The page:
A New Study Explores Future Directions for Alpha-1 Antitrypsin Deficiency Treatment and Research

A recent review, carried out by researchers from Spain and published in the Orphanet Journal of Rare Diseases (OJRD), discusses the rare condition alpha-1 antitrypsin deficiency. The original study, which this article is based on, can be found here at OJRD.

About Alpha-1 Antitrypsin Deficiency (A1AD)

A1AD is an inherited, genetic condition that can affect the lungs and liver. People who have A1AD have reduced levels of the enzyme alpha-1 antitrypsin (ATT). As a result, they tend to be more vulnerable to the effects of toxic chemicals, such as smoke or dust, which increases their risk of developing lung disease. Other parts of the body can also be affected, including the liver and skin.

The Purpose of the Study

The researchers carried out the review in order to bring together what is currently known about A1AD and to work out where scientists and doctors disagree about the condition, and where further research needs to be done.

The Researcher’s Conclusions

One of the main findings of the review was how under-diagnosed A1AD is. Although it is known to be a condition that frequently remains undiagnosed in patients, the researchers estimated that over 90% of European people affected by A1AD are not diagnosed or ‘underdiagnosed’. In total, the review claims that over 120,000 people in Europe have the condition.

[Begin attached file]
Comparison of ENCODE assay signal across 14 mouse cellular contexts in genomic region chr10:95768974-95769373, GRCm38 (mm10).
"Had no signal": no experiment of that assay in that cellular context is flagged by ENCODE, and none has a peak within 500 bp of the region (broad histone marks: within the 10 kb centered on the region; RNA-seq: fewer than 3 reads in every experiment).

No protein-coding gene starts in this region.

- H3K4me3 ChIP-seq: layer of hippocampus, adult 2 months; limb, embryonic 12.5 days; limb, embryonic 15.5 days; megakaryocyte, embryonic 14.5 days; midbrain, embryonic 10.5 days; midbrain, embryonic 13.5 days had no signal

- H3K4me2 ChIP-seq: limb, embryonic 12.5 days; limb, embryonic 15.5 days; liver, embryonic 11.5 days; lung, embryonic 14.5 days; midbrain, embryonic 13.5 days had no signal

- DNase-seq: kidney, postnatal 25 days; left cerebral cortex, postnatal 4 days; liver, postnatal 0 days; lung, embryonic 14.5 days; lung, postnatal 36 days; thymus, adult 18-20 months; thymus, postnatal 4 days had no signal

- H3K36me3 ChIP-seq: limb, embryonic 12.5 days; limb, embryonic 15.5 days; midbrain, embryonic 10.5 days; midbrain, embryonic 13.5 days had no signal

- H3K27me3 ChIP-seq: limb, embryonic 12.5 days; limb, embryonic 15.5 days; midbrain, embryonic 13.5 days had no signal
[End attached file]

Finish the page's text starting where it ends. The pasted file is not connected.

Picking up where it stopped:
Following on from this first point, the reviewers wrote that new methods of identifying the condition early on need to be put in place to reduce the morbidity and mortality of patients with A1AD. Patient outcomes would also be likely to improve if new biomarkers were implemented that could be used to predict the prognosis of patients.

Thirdly, the paper discusses how augmentation therapy has been shown to slow down the progression of emphysema. However, the authors write that certain countries  “reject registration and reimbursement” for augmentation therapy, based on “the lack of larger randomised, placebo-controlled trials.”

Finally, the paper highlights the potential of experimental treatments such as gene therapies and pluripotent stem cells, which are being developed as possible alternatives or complementary treatments for augmentation therapy.

To find out more about the review, click here to read it in full.


Anna Hewitt

Anna Hewitt

Anna is from England and recently finished her undergraduate degree. She has an interest in medicine and enjoys writing. In her spare time she likes to cook, hike, and hang out with cats.

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